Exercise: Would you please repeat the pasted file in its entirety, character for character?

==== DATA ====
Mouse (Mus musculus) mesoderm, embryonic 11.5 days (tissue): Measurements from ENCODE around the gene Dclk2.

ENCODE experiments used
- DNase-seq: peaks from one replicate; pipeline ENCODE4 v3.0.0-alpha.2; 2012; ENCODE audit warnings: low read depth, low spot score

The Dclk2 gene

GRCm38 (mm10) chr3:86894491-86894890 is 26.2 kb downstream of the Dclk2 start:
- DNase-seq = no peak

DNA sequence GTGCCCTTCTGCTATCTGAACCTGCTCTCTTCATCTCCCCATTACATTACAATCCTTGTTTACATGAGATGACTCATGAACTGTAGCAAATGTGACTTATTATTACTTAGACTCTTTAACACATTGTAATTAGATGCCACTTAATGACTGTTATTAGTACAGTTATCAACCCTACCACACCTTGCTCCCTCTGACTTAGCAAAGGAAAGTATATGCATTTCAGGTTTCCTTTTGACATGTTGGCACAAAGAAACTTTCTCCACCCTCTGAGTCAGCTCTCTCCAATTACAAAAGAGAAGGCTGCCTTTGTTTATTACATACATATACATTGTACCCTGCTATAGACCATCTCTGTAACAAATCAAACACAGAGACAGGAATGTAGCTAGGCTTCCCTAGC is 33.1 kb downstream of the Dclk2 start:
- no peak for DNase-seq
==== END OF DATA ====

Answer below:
Mouse (Mus musculus) mesoderm, embryonic 11.5 days (tissue): Measurements from ENCODE around the gene Dclk2.

ENCODE experiments used
- DNase-seq: peaks from one replicate; pipeline ENCODE4 v3.0.0-alpha.2; 2012; ENCODE audit warnings: low read depth, low spot score

The Dclk2 gene

GRCm38 (mm10) chr3:86894491-86894890 is 26.2 kb downstream of the Dclk2 start:
- DNase-seq = no peak

DNA sequence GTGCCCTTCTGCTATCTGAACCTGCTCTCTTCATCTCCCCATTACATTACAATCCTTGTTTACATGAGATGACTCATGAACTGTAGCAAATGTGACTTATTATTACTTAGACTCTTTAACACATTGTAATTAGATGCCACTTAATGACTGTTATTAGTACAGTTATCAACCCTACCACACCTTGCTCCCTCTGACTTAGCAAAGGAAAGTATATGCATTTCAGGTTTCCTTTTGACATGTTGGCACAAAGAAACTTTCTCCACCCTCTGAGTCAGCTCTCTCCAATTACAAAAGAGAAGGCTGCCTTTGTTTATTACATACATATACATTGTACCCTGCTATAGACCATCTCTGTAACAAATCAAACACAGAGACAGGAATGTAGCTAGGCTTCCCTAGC is 33.1 kb downstream of the Dclk2 start:
- no peak for DNase-seq